The head coach of British Swimming, Dennis Pursley, has given his backing to the revolt by leading European coaches over swimsuits after the number of world records set this year reached 105 at the European Short-Course Championships in Croatia.
Fifteen out of the 17 top European nations, including Great Britain, have signed a protest which is to be presented to the world governing body FINA calling for a number of regulations to be discussed and implemented. Their concerns centre on the technological advances in the design of swimsuits and the fabrics used, with records starting to fall immediately after the introduction of the Speedo LZR Racer suit in February.
Within six weeks more than 15 world records had fallen and in Rijeka nine marks went, including four to Amaury Leveaux alone. The Frenchman became the first man to break the 45-second barrier in the 100metres freestyle and his time of 44.94 means almost two seconds has been taken off Alex Popov's record in just 13 months.
The materials used in the suits include polyurethane panels which help the swimmers become more streamlined through the water and neoprene, a flotation device. As a result the swimmer is allowed more speed and buoyancy in the water and fatigue is delayed.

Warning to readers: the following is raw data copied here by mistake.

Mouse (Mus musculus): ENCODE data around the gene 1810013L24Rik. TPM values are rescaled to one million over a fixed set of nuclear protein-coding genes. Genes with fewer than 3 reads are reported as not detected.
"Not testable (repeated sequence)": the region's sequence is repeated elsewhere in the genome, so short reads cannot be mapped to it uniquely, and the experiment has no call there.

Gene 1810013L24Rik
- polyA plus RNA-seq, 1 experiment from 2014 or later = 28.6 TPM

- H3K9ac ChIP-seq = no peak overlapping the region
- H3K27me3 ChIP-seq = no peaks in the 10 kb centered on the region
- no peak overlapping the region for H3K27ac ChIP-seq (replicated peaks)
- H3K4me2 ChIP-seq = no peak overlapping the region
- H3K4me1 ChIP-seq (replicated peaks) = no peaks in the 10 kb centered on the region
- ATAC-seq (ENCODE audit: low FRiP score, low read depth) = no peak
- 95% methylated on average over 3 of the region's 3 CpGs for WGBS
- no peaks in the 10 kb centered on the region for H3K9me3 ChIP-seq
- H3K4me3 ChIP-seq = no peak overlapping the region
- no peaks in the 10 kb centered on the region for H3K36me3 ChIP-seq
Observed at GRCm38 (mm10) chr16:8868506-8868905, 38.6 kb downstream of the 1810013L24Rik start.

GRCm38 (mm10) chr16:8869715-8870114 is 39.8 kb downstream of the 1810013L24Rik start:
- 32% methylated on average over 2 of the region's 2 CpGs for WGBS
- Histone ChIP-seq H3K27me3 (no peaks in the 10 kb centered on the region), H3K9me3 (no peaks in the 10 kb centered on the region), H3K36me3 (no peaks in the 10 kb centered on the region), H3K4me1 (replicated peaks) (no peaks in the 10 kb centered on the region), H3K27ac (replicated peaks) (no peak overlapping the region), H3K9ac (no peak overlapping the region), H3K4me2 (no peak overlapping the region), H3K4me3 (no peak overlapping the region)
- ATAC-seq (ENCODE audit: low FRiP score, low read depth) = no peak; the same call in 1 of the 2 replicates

Pursley said: "It demeans the records and kind of cheapens them to an extent. Up to this generation of suits I think it's just been maximising performance but I think we're crossing the line to enhancing performance and to me that is a whole different area." FINA are set to meet with coaches and suitmakers in the next two months and Pursley wants action to be taken. He added: "There is a strong consensus in the coaching community that feel that at the very minimum there needs to be regulation and there needs to be monitoring and there needs to be a strict approval process. And whatever is approved needs to be available to all the teams and all the athletes at least a minimum of 12 months in advance of the competition."
FINA regulations state no device should aid buoyancy, speed and endurance but when questioned further at the World Short-Course Championships in Manchester in April, the governing body insisted the swimmers were not using a device, but simply wearing a suit. Now Pursley wants FINA to take a strong lead as he fears the next step is for suits to be designed for individuals. He added: "It's opening the door to go in a whole different direction that can possibly advantage some athletes and some teams to go above and beyond others and that's not to mention all the ramifications below the top level."
Suits you, sir: The science of speed
*NASA helped with the design of the suit.
*Tests were performed to show where the biggest drag occurred on a swimmer's body in order that the suit might reduce this drag.
*Body scans of 400 elite athletes in order to develop an efficient suit pattern.
*Five per cent less effort to go the same speed – a swimmer can use less energy to go a given speed, so they therefore have more energy to go faster or hold that speed longer.